Hippolytus (c. A.D. 170 - 235) accords it as being from the Apostles.(15) and the early Councils of the Church did the same: ratifying it both at Nicaea and Chalcedon. The Council of Nicaea referred to the women deacons as clerics:(16)

Likewise, however, both deaconesses (diakonisson) and in general all those who are numbered among the clergy [kanoni (Greek) / clericos (Latin): the retain the same form, authority, and meaning] should retain the same form.

The Council of Chalcedon (A.D. 451) ruled on the actual ordination of women, her ministry, and her liturgy:(17)

A woman should not be ordained (cheirotonesthai [Greek] / ordinandam [Latin]) a deaconess before she is forty. And if after receiving ordination (cheirothesian) she continued in her ministry (leitourgia) . . .[she shall follow the same guidelines as a man similarly ordained].

Why the western Roman Catholic Church (or any Christian church) should now question the right of women to receiving holy orders as priest and bishop is hard to understand, at best it is ignorance of history of the Church and the writings of the Fathers, and at worse it is an open defiance of God’s will and blatant sexism that will lead to the destruction and erasure of the true corpus Christianorum, for even Tertullian recognized women in ecclesiasticis ordinibus.(18)

The deaconesses of the early Church were more than “aids” to the male clergy. Instead they functioned as equals. They taught and ministered, as recorded in the Didascalia (III. 12): And when she is being baptized has come up from the water, let the deaconess receive her, and teach and instruct her how the seal of baptism ought to be kept unbroken in purity and holiness. For this cause we say that the ministry of a woman deacon is especially needful and important. For our Lord and Savior also was ministered unto by women ministers, . , .And thou also hast need of the ministry of a deaconess for many things.(19) The similarity, the identical nature, of the duties of a male and a female cleric was spelled out in the early Church documents, for the word -
****** p.47. Insert Greek word.
: (or) chierotonia is used both for the man and the woman.(20)

The argument that the duties of the deaconess was to be exclusive to and for other women (an argument, I sadly lament, I had even entertained in an earlier edition of this work, before I had completed further research which has made this edition a necessity) is not born out by the records of the day. The deaconess did administer to women on behalf of the bishop, but also to men. In part the need for women to administer and minister to women was because of the blatant sexism in the male clergy. Many male clergy feared “contamination” if they came too close or in contact with women.(21) Thus some demanded they (women) be veiled;(22) while others urged that they be excluded “from all male company.”(23) The lessening of the role and responsibilities of women clergy came when they were allowed to “perform their function” only in the absence of the male bishop—or if the number of baptisms grew to such a point that the bishop was unable to perform all at any time—or that baptisms were needed in more places than the bishop could go to and still keep up with the diocesean work required. The same was also true in the early days of the Christian church in the area of the other sacraments, such as penance, confirmation, marriage, and the rest. Initially the women ministers (or deaconesses) assisted or performed these rites or sacraments. It would not be for hundreds of years that these responsibilities and privileges would be forbidden women clergy.(24)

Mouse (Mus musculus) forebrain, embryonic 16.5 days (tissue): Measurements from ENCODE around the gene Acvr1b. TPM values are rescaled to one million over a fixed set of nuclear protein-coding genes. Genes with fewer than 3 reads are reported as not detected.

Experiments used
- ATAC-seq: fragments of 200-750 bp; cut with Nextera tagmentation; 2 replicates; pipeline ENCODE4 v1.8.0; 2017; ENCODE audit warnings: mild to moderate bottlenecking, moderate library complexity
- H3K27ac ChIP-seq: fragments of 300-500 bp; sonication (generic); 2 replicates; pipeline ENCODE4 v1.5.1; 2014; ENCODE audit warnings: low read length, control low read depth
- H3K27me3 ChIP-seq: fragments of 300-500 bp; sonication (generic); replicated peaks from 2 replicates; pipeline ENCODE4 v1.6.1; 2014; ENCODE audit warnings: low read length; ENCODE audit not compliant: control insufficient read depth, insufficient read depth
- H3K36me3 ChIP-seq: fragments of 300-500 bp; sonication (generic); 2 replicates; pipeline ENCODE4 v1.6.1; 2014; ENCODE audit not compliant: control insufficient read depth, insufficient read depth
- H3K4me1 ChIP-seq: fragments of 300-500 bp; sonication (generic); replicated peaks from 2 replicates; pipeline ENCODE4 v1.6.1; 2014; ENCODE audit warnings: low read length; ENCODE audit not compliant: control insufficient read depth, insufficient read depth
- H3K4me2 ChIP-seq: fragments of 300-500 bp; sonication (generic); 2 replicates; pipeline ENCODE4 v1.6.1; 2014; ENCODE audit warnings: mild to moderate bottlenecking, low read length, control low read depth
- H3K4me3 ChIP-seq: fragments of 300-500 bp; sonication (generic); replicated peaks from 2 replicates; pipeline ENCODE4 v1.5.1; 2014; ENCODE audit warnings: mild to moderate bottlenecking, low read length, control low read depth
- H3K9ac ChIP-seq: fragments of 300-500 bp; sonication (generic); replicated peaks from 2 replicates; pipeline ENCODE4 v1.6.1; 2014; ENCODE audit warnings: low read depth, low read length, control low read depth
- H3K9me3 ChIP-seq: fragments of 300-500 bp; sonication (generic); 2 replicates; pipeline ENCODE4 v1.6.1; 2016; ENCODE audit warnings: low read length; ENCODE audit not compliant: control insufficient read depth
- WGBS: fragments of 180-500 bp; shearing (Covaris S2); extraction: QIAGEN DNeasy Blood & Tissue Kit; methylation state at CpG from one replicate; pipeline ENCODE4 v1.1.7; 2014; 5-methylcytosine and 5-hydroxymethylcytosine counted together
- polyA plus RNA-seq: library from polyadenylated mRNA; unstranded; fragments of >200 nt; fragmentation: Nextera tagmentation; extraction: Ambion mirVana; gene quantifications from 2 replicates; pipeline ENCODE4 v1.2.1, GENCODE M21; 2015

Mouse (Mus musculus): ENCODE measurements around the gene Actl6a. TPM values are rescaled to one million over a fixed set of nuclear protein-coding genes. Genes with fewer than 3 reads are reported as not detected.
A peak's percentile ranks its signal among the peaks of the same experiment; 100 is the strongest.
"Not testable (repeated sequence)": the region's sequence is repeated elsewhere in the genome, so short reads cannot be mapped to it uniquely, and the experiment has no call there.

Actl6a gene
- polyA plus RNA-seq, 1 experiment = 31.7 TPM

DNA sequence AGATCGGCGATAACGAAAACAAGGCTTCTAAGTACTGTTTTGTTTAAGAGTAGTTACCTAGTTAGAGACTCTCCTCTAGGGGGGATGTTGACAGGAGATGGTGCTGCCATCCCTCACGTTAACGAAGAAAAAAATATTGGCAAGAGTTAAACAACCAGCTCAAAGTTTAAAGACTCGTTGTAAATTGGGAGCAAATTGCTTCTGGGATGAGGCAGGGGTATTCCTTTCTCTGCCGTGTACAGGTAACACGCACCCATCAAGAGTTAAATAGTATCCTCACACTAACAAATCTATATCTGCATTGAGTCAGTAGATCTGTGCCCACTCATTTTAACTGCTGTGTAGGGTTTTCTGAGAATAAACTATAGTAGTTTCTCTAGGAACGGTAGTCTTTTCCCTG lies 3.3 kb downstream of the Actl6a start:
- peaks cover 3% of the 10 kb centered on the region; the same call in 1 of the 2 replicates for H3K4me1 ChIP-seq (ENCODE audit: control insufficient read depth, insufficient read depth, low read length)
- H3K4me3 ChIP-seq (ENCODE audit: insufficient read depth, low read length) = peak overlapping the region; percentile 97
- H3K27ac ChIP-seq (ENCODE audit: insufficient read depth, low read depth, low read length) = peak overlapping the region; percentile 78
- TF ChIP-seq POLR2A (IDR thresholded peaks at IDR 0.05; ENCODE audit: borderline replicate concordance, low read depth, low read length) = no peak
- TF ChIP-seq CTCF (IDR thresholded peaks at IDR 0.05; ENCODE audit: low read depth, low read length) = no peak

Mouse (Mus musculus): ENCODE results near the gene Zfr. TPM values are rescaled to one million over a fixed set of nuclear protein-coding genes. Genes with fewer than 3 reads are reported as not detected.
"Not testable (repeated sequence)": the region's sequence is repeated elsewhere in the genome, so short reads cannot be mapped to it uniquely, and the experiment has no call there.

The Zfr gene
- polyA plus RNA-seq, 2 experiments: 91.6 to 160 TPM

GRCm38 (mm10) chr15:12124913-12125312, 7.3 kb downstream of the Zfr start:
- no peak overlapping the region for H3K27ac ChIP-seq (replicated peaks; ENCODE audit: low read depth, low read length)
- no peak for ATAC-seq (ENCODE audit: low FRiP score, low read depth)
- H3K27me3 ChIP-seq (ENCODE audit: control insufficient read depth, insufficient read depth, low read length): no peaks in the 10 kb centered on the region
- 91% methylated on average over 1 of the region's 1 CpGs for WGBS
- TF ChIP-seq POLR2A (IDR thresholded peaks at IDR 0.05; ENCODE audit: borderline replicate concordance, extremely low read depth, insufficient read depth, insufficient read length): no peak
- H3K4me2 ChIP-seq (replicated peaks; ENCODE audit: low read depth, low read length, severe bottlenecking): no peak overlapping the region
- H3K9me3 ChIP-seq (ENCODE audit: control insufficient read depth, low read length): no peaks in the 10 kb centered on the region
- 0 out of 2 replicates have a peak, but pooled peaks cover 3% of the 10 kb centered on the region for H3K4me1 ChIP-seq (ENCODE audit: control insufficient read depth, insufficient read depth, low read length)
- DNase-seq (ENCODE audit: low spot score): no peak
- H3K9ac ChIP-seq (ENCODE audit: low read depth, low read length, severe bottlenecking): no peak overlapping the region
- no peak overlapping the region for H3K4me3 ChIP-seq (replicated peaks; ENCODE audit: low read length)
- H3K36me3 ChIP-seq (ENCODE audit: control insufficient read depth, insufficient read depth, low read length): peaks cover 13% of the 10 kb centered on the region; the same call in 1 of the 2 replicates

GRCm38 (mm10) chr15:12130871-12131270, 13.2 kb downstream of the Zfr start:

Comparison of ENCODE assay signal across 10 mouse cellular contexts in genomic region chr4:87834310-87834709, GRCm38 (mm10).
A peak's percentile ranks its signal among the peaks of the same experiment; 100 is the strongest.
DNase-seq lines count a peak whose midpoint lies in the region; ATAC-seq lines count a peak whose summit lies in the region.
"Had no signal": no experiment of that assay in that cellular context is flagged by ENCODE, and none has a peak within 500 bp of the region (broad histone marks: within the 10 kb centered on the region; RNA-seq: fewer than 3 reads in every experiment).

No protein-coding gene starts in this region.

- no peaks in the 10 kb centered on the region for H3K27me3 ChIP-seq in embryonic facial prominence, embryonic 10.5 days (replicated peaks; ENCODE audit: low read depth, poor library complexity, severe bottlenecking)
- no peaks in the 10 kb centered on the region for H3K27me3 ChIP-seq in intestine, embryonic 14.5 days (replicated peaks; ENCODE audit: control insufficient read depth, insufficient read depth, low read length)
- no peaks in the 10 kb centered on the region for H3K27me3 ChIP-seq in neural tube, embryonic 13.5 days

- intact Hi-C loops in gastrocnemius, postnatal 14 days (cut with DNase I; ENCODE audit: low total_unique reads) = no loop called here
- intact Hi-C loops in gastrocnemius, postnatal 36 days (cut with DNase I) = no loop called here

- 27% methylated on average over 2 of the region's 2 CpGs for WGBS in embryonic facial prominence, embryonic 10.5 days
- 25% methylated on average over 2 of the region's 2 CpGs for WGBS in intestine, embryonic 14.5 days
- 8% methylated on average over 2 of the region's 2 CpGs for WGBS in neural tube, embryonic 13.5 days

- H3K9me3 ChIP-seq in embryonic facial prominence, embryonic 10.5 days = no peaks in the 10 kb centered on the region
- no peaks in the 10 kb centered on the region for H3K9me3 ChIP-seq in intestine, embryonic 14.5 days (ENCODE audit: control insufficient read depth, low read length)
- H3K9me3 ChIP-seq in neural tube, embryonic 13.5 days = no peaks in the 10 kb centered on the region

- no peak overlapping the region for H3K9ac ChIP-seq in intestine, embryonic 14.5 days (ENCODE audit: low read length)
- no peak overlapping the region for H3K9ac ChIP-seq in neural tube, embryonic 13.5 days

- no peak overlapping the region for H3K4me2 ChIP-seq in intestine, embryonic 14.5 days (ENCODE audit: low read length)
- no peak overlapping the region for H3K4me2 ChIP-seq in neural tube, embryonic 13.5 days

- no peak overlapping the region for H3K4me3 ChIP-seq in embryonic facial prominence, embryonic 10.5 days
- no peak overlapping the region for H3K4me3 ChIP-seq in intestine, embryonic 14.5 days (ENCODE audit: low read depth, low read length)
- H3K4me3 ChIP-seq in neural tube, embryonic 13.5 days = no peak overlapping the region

The removal of rights and responsibilities from women clergy came only because of the sexual threat women clergy posed to male clergy. Women clergy were popular, being more empathetic and sympathetic to the needs of a congregation frequently finding the fine shades of grey in any theology that can comfort and aid in the spiritual growth of those who could not or would not accept the rigid ossification of the developing canons of the Church. Male clergy were more staid, demanding a clear and closed canon of rules—as if God had become silent, feeling that revelation was complete and all that need be known was in the canons of Scripture and the Fathers—unless modified, changed, or added and/or deleted by seasoned, old, and angry men who saw their own world (which had been created by God) as a “den of evil” and all who “live within are evil” and thus needed strict guidelines and unchangable rules to “secure salvation.” As the political and social situation within the Roman Empire deteriorated, many men and women who were numbered in the congregation of Christians in despair and desperation cried out for a rigid canon, as change became too regular and too chaotic. A single ruler with a single law in a single world was sought: a tyrannos (Greek: “absolute ruler”). This “sovereign” would become the emperor in the East, and the Pope in the West. While the tyrannos remained within the secular world in the East, the office of deaconess remained in existence and popular.(25) The popularity of deaconesses in the East did not decline until the rule of Julian the Apostate, who in his efforts to resurrect the Old Rome, bringing back the pagan gods and their priestesses, encouraged Christian deaconesses to join “the old faith” and renounce their vows of celibacy and obedience to the bishops. Some women did—and their apostacy was not forgotten by their colleagues or their congregations. Some congregations even went back to the old faiths of ancient Rome, following in the footsteps of their ministers who became priestesses to the old deities. This led many male clergy into ruling against the order of deaconesses and women ministers. In their zeal to preserve the purity of the office of deacon and the Christian faith, these “guardians” ruled against the ministry of all women. But this “stamping out of women clergy” took centuries, for women remained members of the clergy as late as the sixth century, when the most celebrated deaconess of the orient, the famed Greek Olympias, was ordained by Bishop Nebridios. She became a loyal and lasting friend of St. John Chrysostom. There is an apocryphal account of her acceptance by the Golden Tongued Orator (St. John Chrysostom), which runs, that when she was questioned concerning her duties “which belong fitly to a man,” Olympia responded by inquirying, “When the flock are hungry and there is no shepherd, are the sheep to starve, and haven’t women been shepherdess since time began? Is the faith of Christ so weak that it can be administered only by a man?”(26)